The Half Hearts to play gigs at OT, Howard’s Club HWritten by Sarah Ottney | Editor in Chief | email@example.com
A performance by The Half Hearts is anything but halfhearted.
“We all have acting backgrounds, so we get really theatrical. It’s a lot of jumping around. We’ve been compared to a cabaret,” said singer-guitarist Flip Arkulary. “Sometimes there are costumes involved. It’s not unusual to see a bearded lady at one of our concerts.”
The Minneapolis-based foursome sounds like a mix of progressive rock, ’70s pop, grunge and surf, Arkulary said.
“We get compared to everybody from Fleetwood Mac to the Pixies and I’ve heard the B-52s. It’s a mix for sure,” said Arkulary, who has been called Flip since the day he was born thanks to the in-utero gymnastics he used to right himself when he was expected to be born breech.
Singer-bassist Robert Cox, singer-keyboardist Caitie Collins and singer-drummer Mitch Miller round out the group.
The Half Hearts’ sophomore release, “Uptown Sounds,” set for release May 10 on Apter Records, chronicles the band members’ lives in Minneapolis during the past two years. The title refers to an artsy section of town where a couple of the members live.
“If I could make one album in my entire life, this would be it,” Arkulary said. “We all sing on it and we all wrote the songs. Caitie and I wrote most, but all of us really put our stamp on it. It’s an ode to the city and how we all came together.”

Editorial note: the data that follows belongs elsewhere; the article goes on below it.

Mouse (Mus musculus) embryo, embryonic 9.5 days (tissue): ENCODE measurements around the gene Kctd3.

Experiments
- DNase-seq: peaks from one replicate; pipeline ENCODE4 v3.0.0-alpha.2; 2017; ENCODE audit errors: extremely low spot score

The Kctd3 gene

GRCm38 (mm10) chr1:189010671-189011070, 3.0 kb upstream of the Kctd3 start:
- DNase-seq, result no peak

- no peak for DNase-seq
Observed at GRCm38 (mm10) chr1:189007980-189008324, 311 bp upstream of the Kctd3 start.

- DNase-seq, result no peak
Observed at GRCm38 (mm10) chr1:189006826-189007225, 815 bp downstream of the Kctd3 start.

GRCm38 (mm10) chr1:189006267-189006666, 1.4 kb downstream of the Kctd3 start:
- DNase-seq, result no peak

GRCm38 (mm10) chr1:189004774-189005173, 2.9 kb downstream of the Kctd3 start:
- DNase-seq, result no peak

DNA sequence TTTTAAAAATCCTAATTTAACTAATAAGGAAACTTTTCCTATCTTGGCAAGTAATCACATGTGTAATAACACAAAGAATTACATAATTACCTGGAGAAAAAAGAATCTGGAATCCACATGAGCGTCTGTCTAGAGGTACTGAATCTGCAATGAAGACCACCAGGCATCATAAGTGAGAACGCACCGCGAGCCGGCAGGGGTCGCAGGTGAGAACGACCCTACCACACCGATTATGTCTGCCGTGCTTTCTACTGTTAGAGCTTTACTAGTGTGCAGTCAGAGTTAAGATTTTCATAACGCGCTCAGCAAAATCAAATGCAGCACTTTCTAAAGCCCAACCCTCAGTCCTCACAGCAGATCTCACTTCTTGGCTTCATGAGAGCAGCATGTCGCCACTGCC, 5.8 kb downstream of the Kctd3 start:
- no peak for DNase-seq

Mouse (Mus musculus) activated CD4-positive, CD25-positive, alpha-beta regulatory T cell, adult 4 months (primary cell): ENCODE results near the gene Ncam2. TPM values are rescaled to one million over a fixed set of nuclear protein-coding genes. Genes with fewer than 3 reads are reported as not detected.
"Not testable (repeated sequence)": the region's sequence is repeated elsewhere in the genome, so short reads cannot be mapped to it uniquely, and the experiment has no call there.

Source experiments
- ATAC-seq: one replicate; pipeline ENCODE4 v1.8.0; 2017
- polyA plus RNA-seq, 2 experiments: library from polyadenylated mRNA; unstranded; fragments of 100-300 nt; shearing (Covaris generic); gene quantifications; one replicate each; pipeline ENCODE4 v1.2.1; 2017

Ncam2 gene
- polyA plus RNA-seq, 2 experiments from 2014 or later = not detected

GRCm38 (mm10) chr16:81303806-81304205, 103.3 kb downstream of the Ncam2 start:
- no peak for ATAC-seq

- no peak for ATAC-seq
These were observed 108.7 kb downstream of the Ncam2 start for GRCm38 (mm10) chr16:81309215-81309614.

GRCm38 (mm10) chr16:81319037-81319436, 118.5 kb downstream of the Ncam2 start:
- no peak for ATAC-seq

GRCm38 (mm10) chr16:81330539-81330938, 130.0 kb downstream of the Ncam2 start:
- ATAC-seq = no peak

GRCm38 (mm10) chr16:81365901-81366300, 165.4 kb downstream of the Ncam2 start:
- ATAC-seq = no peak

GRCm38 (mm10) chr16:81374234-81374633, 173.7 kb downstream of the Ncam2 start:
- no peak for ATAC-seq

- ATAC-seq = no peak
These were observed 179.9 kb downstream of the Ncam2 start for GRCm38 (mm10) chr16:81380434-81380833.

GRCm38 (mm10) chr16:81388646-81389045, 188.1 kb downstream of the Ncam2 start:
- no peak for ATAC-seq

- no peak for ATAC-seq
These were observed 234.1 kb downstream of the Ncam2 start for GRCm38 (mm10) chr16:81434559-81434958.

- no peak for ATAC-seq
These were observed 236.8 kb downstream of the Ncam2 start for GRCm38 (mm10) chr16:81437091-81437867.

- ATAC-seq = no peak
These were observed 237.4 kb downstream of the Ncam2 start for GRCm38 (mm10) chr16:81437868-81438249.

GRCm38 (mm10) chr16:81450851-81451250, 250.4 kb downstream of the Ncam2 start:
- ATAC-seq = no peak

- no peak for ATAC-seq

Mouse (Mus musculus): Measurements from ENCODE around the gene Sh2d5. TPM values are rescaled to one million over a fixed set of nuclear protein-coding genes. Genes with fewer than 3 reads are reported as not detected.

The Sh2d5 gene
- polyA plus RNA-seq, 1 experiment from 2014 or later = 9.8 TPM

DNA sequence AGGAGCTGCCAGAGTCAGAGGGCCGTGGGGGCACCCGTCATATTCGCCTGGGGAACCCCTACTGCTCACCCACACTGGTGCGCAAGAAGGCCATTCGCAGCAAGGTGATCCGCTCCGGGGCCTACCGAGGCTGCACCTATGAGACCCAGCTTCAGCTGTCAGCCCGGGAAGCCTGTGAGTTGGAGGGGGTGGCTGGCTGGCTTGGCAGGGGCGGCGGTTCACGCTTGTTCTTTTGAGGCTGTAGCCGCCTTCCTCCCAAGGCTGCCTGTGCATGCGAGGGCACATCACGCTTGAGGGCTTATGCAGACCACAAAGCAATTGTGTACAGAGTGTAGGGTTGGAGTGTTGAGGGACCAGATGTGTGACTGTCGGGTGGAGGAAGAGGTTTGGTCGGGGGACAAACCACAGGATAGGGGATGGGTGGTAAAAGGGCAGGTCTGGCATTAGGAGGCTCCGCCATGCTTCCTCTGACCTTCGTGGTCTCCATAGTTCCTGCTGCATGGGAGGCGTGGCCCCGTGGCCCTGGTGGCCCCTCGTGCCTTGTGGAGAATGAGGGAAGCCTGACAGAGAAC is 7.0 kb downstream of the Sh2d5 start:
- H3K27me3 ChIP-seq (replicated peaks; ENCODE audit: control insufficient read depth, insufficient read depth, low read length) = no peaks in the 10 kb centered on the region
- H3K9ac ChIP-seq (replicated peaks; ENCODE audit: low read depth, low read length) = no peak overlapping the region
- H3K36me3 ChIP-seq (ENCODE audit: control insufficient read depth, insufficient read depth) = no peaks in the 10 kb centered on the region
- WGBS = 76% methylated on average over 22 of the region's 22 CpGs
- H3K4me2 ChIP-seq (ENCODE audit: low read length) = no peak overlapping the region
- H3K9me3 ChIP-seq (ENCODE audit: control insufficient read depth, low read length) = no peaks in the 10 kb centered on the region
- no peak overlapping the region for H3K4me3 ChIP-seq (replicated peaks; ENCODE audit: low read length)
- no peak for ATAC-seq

The group’s first album, “After the Flood,” covered Arkulary’s journey as he graduated from the University of Iowa and left to work on Obama’s presidential campaign as his college town was being ravaged by a flood.
“I was saying goodbye to all I knew as a flood was washing away my city,” Arkulary said. “It was a good metaphor for coming into adulthood for me — a physical and metaphorical flood.”
After the campaign, Arkulary moved to Minneapolis, where he ran into Cox, a childhood friend from Duluth, Minn., and Collins, an acquaintance from college.
“Caitie and I both majored in music. She’s an opera singer and me in classical composition. When those things didn’t work out for us, we became rock singers and songwriters,” Arkulary said.
Miller replaced the group’s previous drummer earlier this year.
“We had a drummer quit halfway through the album. It sparked a lot of fights,” he said. “There were a couple days we were plotting each other’s deaths. Like Fleetwood Mac actually.”
With Minneapolis so far from the next major city, its indie music scene has developed its own unique sound, Arkulary said.
“Minneapolis is really insular,” Arkulary said. “We wanted to create a dialogue about what that means. Where do we fit in as a band? Are we part of this insular sound or are we part of something different on top of that? I could go through layers and layers of that. It’s intellectual masturbation.”
Arkulary hopes people come to the show with an open mind.
“What we’re selling is not your typical indie rock experience,” he said. “We get really into our act. We just have a lot of passion. I’m really lucky to work with the three most passionate people I know. I want people to walk away with a catharsis. I want them to show up with an open mind and leave feeling that they’ve been spiritually satisfied.”
The Half Hearts will play Howard’s Club H, 210 N. Main St., Bowling Green, at 8 p.m. May 12 and Ottawa Tavern, 1817 Adams St., with The Matt Truman Ego Trip on May 13.
For more information, visit the website www.thehalfhearts.com.